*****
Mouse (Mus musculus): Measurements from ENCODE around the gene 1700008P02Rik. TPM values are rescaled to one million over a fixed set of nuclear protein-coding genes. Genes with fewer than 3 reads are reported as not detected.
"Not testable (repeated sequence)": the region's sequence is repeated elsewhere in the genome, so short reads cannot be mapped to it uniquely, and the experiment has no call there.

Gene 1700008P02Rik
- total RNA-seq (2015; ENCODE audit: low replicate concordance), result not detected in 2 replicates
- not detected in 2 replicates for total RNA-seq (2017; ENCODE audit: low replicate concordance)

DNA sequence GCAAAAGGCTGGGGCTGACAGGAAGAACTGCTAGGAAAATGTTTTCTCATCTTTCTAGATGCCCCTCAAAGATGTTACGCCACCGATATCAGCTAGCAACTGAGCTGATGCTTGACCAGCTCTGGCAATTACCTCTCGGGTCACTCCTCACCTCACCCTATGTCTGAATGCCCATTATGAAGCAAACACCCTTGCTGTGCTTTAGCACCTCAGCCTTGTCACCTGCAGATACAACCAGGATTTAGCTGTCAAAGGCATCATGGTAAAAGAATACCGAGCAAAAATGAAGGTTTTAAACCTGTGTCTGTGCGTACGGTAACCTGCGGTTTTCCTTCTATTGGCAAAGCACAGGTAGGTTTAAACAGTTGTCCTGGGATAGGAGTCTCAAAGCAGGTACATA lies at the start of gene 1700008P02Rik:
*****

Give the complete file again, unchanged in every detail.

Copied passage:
Mouse (Mus musculus): Measurements from ENCODE around the gene 1700008P02Rik. TPM values are rescaled to one million over a fixed set of nuclear protein-coding genes. Genes with fewer than 3 reads are reported as not detected.
"Not testable (repeated sequence)": the region's sequence is repeated elsewhere in the genome, so short reads cannot be mapped to it uniquely, and the experiment has no call there.

Gene 1700008P02Rik
- total RNA-seq (2015; ENCODE audit: low replicate concordance), result not detected in 2 replicates
- not detected in 2 replicates for total RNA-seq (2017; ENCODE audit: low replicate concordance)

DNA sequence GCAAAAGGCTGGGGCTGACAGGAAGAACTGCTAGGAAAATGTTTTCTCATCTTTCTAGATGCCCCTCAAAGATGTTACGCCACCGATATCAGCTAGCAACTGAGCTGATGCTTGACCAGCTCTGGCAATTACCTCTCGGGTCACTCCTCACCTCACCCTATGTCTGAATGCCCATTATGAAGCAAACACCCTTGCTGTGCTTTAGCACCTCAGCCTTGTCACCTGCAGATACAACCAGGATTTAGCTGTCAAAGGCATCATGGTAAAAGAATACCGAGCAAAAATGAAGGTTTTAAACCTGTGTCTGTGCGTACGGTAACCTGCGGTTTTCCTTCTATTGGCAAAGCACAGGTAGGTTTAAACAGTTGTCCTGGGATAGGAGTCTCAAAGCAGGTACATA lies at the start of gene 1700008P02Rik: